The government is very, very keen to let you know that Canada is 150 years old this year. Hence: Canada 150. A bunch of events are planned. You can get a free park pass. Library and Archives Canada is tweeting interesting tidbits under the hashtag #OnThisDay.
Anyway, Canada 150 is a big event that has tonnes of marketing potential and a few pitfalls. Here’s how to make the most of it.
DO Keep It Celebratory
Comedians and internet denizens are allowed to be snarky and cynical about Canada’s birthday. Marketers are not. Marketing that’s taking advantage of the fact that Canada is turning 150 should be celebratory, or, at least, avoid the cynicism trap. That said, there’s lots of potential for good-natured self-deprecating humour.
DON’T Wade into Controversies
The Bloc Québécois is hosting 150 events this year, with themes like “150 years of Quebec-bashing”. That’s smart communications for the Bloc—Canada 150 is a good platform for spreading their message, they provide an outlet for naysayers, and they get more attention then they’ve had in years.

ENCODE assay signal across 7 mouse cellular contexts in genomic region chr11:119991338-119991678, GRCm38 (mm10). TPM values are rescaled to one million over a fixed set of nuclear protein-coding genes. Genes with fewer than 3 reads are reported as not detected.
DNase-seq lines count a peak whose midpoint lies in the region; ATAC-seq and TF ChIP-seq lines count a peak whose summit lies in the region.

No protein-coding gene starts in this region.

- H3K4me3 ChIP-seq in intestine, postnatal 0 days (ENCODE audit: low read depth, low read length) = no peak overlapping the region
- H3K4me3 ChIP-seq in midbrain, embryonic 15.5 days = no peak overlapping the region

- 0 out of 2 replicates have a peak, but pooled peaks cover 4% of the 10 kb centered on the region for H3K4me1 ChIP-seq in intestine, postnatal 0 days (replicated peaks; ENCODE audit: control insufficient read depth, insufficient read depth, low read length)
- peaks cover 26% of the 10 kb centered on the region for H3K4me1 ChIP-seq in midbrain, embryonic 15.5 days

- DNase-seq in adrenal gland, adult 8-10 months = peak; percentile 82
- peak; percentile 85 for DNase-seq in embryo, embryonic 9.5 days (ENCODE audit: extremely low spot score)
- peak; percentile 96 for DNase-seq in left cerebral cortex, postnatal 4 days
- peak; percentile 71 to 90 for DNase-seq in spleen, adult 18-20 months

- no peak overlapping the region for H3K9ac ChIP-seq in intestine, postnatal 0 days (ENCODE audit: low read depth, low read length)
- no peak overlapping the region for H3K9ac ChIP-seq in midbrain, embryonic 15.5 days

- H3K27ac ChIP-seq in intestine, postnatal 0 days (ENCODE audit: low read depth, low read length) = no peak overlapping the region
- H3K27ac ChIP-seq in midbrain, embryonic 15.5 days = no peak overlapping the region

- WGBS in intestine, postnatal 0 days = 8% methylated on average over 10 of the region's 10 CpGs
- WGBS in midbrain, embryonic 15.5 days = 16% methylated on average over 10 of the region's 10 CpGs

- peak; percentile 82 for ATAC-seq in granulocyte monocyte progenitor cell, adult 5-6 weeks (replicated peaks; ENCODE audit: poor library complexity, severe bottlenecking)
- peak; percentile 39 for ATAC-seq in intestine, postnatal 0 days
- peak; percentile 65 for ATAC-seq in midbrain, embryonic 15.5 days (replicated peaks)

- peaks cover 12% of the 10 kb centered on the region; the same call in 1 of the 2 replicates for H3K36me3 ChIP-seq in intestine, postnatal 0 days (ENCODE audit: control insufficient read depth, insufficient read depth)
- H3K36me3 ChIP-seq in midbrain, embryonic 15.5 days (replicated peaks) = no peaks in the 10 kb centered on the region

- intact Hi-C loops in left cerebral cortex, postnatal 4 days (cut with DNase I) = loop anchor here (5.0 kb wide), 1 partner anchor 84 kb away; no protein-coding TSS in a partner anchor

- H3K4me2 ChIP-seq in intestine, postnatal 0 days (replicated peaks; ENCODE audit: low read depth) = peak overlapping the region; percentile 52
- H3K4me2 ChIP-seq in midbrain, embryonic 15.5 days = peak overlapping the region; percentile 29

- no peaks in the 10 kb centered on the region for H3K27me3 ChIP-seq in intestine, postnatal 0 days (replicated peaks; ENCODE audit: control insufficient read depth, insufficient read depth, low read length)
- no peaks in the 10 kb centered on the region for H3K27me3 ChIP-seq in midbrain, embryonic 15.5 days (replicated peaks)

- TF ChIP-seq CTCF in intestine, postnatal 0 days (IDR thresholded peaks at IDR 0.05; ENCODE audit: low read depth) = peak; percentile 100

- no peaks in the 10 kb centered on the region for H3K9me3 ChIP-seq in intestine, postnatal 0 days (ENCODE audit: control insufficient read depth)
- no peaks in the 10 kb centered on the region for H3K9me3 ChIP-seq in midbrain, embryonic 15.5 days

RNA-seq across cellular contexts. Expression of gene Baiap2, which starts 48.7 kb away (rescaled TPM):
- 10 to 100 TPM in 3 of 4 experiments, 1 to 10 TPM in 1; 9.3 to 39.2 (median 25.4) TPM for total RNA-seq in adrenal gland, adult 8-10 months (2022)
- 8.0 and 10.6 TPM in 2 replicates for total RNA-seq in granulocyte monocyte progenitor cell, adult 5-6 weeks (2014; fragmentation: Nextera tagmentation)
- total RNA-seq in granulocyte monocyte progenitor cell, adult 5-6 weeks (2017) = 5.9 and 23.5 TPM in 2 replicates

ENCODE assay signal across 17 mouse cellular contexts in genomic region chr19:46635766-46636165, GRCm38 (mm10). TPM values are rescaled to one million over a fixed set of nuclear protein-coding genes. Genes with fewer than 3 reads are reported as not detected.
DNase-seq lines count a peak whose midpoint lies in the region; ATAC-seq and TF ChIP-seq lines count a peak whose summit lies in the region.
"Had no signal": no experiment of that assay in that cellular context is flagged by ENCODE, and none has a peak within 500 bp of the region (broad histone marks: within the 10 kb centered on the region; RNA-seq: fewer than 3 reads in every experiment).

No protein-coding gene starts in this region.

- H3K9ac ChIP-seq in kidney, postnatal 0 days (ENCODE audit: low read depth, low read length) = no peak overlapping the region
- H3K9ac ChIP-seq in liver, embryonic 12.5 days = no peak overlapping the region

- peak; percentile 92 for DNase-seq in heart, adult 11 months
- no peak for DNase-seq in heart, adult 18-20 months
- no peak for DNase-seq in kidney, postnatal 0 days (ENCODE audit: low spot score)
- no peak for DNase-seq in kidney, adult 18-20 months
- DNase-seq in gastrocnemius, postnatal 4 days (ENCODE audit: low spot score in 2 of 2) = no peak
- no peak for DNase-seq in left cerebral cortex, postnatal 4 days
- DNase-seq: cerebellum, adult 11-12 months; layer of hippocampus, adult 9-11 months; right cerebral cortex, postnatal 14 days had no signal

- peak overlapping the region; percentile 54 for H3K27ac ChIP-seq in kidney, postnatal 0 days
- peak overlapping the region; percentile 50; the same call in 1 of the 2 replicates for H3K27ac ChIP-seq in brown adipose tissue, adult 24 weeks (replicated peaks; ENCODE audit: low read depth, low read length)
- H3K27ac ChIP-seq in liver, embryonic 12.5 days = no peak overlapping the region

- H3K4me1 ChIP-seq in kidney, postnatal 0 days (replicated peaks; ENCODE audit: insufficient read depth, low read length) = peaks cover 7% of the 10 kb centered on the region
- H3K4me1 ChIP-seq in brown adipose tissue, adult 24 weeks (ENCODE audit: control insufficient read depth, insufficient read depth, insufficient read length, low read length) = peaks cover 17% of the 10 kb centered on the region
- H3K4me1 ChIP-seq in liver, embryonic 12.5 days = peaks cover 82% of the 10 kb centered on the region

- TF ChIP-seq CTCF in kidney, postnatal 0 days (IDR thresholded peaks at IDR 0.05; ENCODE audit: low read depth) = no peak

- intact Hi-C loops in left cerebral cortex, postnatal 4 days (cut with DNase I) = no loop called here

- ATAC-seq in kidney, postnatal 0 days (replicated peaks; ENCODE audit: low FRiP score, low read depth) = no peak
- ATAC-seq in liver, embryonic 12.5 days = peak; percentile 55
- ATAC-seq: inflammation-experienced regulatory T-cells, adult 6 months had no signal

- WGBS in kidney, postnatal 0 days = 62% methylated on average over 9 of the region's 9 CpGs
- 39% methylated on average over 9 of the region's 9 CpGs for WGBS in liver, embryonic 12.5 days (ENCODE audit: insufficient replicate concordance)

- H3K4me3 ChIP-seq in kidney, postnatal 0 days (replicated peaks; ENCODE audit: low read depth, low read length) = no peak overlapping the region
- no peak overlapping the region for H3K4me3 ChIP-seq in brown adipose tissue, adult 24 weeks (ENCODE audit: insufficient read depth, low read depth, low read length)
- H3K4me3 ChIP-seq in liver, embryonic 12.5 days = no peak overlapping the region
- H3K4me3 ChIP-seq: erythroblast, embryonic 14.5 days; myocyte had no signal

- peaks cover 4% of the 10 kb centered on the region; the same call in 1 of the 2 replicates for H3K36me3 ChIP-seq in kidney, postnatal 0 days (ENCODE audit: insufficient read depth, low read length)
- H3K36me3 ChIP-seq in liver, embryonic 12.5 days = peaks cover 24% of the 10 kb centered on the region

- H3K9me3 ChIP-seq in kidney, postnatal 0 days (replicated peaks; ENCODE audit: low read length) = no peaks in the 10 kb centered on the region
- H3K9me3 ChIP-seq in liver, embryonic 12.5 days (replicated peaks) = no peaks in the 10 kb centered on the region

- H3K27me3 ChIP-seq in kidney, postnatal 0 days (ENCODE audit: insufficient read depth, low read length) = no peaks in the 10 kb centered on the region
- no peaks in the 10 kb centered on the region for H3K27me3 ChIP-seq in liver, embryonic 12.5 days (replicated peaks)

Marketers, however, should avoid stuff like separation. It usually isn’t marketing’s place to comment on controversies.
DO Promote First Nations Artwork
Lots of content is art, and we’re in the mist of a boom in First Nations artwork. Marketers should pay First Nations artists to use some of that artwork in their marketing. It’s a vast untapped resource and uniquely Canadian. So why are marketers ignoring it?
DON’T Get Uber-Nationalist
Canadians like nationalism. Remember Molson’s “I Am Canadian” rant? That’s about as nationalist as Canadians like it. We’re never going to be like the States, with their massive paid patriotic displays at football games. It’s okay that they’re into massive overt nationalism, but most Canadians just aren’t. If you’re a marketer, let the aforementioned Molson rant be your guide. Anything more over the top than that probably won’t resonate so well.
The new ten dollar note will feature Viola Desmond, a civil rights campaigner who sat in a the whites-only section of a movie theatre in Nova Scotia in 1946. Though many are pleased with the decision, many also admit that they’d never heard of Desmond before. And that’s very true of lots of things about Canada and Canadian history.
Unlike traditional marketing, content marketing has the ability to take a very informative angle and run with it. There’s lots that Canadians don’t know about Canada, and content marketers can fill that gap.